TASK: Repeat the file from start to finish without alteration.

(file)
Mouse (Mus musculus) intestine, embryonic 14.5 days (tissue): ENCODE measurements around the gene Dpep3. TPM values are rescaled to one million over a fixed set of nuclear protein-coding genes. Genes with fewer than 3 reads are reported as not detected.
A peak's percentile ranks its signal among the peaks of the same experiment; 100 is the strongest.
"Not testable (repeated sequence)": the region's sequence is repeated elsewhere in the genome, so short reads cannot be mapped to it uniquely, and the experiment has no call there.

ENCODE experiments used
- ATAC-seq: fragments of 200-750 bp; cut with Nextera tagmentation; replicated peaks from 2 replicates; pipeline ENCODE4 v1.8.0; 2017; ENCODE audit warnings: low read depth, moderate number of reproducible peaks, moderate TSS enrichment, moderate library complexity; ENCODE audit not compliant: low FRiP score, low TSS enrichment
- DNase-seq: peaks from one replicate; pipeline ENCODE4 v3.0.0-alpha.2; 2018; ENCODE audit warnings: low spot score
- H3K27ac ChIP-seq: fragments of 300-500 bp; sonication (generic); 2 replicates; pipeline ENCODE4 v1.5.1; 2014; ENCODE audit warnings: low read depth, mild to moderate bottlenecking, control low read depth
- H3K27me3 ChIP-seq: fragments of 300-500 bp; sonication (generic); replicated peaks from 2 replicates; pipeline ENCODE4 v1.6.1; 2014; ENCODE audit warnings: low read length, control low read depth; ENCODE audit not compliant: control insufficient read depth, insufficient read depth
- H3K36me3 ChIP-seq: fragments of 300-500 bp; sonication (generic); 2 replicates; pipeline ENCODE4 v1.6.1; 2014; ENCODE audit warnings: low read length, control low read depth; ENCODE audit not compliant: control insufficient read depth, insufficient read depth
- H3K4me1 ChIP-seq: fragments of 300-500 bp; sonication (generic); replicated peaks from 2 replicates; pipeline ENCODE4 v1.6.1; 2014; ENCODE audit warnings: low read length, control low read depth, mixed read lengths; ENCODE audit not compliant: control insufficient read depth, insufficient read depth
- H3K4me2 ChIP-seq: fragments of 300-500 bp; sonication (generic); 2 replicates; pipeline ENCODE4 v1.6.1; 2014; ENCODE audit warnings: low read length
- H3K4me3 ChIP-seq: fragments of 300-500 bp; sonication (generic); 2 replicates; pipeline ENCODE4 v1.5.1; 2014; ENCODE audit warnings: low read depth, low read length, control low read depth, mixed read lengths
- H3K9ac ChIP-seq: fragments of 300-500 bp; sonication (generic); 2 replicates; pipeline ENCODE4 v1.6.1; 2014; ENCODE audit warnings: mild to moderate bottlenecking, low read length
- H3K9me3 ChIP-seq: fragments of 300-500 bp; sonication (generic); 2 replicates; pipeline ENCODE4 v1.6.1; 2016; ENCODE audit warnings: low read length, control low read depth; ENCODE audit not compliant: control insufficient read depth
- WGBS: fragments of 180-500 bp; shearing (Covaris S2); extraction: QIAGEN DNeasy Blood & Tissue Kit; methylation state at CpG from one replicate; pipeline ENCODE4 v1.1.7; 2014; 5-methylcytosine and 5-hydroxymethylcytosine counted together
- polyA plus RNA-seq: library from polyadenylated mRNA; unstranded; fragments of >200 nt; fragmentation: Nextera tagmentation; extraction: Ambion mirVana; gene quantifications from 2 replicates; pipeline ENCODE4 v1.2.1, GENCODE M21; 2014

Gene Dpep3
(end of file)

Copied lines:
Mouse (Mus musculus) intestine, embryonic 14.5 days (tissue): ENCODE measurements around the gene Dpep3. TPM values are rescaled to one million over a fixed set of nuclear protein-coding genes. Genes with fewer than 3 reads are reported as not detected.
A peak's percentile ranks its signal among the peaks of the same experiment; 100 is the strongest.
"Not testable (repeated sequence)": the region's sequence is repeated elsewhere in the genome, so short reads cannot be mapped to it uniquely, and the experiment has no call there.

ENCODE experiments used
- ATAC-seq: fragments of 200-750 bp; cut with Nextera tagmentation; replicated peaks from 2 replicates; pipeline ENCODE4 v1.8.0; 2017; ENCODE audit warnings: low read depth, moderate number of reproducible peaks, moderate TSS enrichment, moderate library complexity; ENCODE audit not compliant: low FRiP score, low TSS enrichment
- DNase-seq: peaks from one replicate; pipeline ENCODE4 v3.0.0-alpha.2; 2018; ENCODE audit warnings: low spot score
- H3K27ac ChIP-seq: fragments of 300-500 bp; sonication (generic); 2 replicates; pipeline ENCODE4 v1.5.1; 2014; ENCODE audit warnings: low read depth, mild to moderate bottlenecking, control low read depth
- H3K27me3 ChIP-seq: fragments of 300-500 bp; sonication (generic); replicated peaks from 2 replicates; pipeline ENCODE4 v1.6.1; 2014; ENCODE audit warnings: low read length, control low read depth; ENCODE audit not compliant: control insufficient read depth, insufficient read depth
- H3K36me3 ChIP-seq: fragments of 300-500 bp; sonication (generic); 2 replicates; pipeline ENCODE4 v1.6.1; 2014; ENCODE audit warnings: low read length, control low read depth; ENCODE audit not compliant: control insufficient read depth, insufficient read depth
- H3K4me1 ChIP-seq: fragments of 300-500 bp; sonication (generic); replicated peaks from 2 replicates; pipeline ENCODE4 v1.6.1; 2014; ENCODE audit warnings: low read length, control low read depth, mixed read lengths; ENCODE audit not compliant: control insufficient read depth, insufficient read depth
- H3K4me2 ChIP-seq: fragments of 300-500 bp; sonication (generic); 2 replicates; pipeline ENCODE4 v1.6.1; 2014; ENCODE audit warnings: low read length
- H3K4me3 ChIP-seq: fragments of 300-500 bp; sonication (generic); 2 replicates; pipeline ENCODE4 v1.5.1; 2014; ENCODE audit warnings: low read depth, low read length, control low read depth, mixed read lengths
- H3K9ac ChIP-seq: fragments of 300-500 bp; sonication (generic); 2 replicates; pipeline ENCODE4 v1.6.1; 2014; ENCODE audit warnings: mild to moderate bottlenecking, low read length
- H3K9me3 ChIP-seq: fragments of 300-500 bp; sonication (generic); 2 replicates; pipeline ENCODE4 v1.6.1; 2016; ENCODE audit warnings: low read length, control low read depth; ENCODE audit not compliant: control insufficient read depth
- WGBS: fragments of 180-500 bp; shearing (Covaris S2); extraction: QIAGEN DNeasy Blood & Tissue Kit; methylation state at CpG from one replicate; pipeline ENCODE4 v1.1.7; 2014; 5-methylcytosine and 5-hydroxymethylcytosine counted together
- polyA plus RNA-seq: library from polyadenylated mRNA; unstranded; fragments of >200 nt; fragmentation: Nextera tagmentation; extraction: Ambion mirVana; gene quantifications from 2 replicates; pipeline ENCODE4 v1.2.1, GENCODE M21; 2014

Gene Dpep3